Pursuit & Persistence: 300 Years of Women in Science Opens at APS

The American Philosophical Society will cap off Women’s History Month with a new exhibition celebrating path-breaking work by women in science. Opening March 31, Pursuit & Persistence: 300 Years of Women in Science shows how women scientists have pursued their curiosity about the natural world from the 1700s through today. The exhibition draws on APS collections as well as the current work of the Society’s Members and scholars it supports through grants and fellowships. Documents, publications, and historical artifacts—most never exhibited before—illuminate the scientists’ groundbreaking research and demonstrate their persistence in breaking down systemic barriers in employment, support for families, and lagging recognition for their work.  Throughout the exhibition, contemporary artworks by Rebecca Kamen interpret the women’s discoveries in visual form and celebrate their achievements. The exhibition runs through December 30, 2023 and admission is free.

Pursuit & Persistence focuses on nine featured women whose boundless curiosity impelled them to investigate the mysteries of the universe, from the stars glittering overhead in the night sky down to the inner workings of cells in our bodies and the structures of the atoms that make up all matter. Visitors will encounter figures like Maria Sybilla Merian, who traveled to Suriname in 1699 to research local flora and fauna, and whose dazzling illustrations were collected for the British Museum and Peter the Great. They will also find the mathematical work of Émile du Châtelet, who translated Isaac Newton’s Principia Mathematica from Latin to French and was an intellectual and romantic partner to Voltaire. Major 20th century scientists include Barbara McClintock, whose genetic research on maize was ahead of its time, but eventually earned her the Nobel Prize in 1983 at age 81.

Objects on Display Include:
●    Seven [7] artworks by artist Rebecca Kamen, created to bring scientific discoveries and concepts to life. 
●    Geneticist Barbara McClintock’s handwritten Nobel Prize acceptance speech notes
●    Original watercolors by natural history illustrator Lucy Say
●    A NASA flight suit belonging to Teacher-in-Space program participant Jeannine Duane

The women featured in the exhibition faced considerable hurdles in their work, including unequal access to education, employment, and recognition by their peers. Even with those challenges, the successes they did have made them exceptional figures in their time. Throughout the exhibition, visitors are asked to consider the women who are not represented in the historical record, often due to their economic, racial, or ethnic status.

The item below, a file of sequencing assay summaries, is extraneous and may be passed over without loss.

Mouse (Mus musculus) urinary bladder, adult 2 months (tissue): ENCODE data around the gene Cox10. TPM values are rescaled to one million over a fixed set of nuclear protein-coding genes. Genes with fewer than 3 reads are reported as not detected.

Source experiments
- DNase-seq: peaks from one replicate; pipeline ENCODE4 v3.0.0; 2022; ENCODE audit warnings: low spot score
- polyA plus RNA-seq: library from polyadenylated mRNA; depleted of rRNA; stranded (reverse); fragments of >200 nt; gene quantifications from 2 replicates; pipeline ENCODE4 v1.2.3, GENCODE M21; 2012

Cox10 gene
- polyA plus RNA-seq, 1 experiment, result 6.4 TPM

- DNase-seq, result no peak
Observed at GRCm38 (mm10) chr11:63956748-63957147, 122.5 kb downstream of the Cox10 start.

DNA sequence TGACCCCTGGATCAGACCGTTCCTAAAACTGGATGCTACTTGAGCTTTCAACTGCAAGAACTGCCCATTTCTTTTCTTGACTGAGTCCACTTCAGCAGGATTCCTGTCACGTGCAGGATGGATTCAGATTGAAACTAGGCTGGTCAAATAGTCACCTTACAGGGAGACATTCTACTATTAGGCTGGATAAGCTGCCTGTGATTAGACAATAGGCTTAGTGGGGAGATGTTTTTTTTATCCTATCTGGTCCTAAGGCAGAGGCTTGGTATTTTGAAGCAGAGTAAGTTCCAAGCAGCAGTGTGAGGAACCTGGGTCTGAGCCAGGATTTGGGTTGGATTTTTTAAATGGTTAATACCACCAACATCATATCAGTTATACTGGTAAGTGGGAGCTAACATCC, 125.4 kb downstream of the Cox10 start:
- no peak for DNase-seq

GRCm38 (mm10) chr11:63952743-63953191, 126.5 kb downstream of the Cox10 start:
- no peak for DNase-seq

Women scientists in the 19th and 20th centuries were often the sole (or one of very few) women in their lab or department, but many found support through national and international networks of peers. To illustrate these connections, the Center for Digital Scholarship at the APS has launched Visualizing Women in Science, an interactive digital project that shows the links between women scientists represented in APS collections. Visitors to Pursuit & Persistence will see a sampling of those connections through multimedia installations. 

About the American Philosophical Society
The American Philosophical Society, established in 1743 by Benjamin Franklin for the purpose of “promoting useful knowledge,” is the nation’s oldest learned society. An intellectual bedrock of the early United States, the APS counts nearly all of the nation’s founders as Members of the Society. Election to Membership honors those who have made exceptionally significant contributions to science, the arts and humanities, and public life. The Society promotes scholarly research through its Library, including 40 fellowships each year, and through its research grant program. The Society sustains an informed citizenry through twice-yearly meetings and topical conferences and symposia. Public programs and museum exhibitions are inspired by The Society’s Library & Museum collections, which include 14 million pages of manuscripts, 275,000 books, and approximately 3,000 artifacts and fine art objects. The collection is strongest in early American history, Native American history and culture, and the history of science. APS publications are dedicated to publishing research that reflects a broad range of useful knowledge and is the oldest continuously operating scholarly press in the country.


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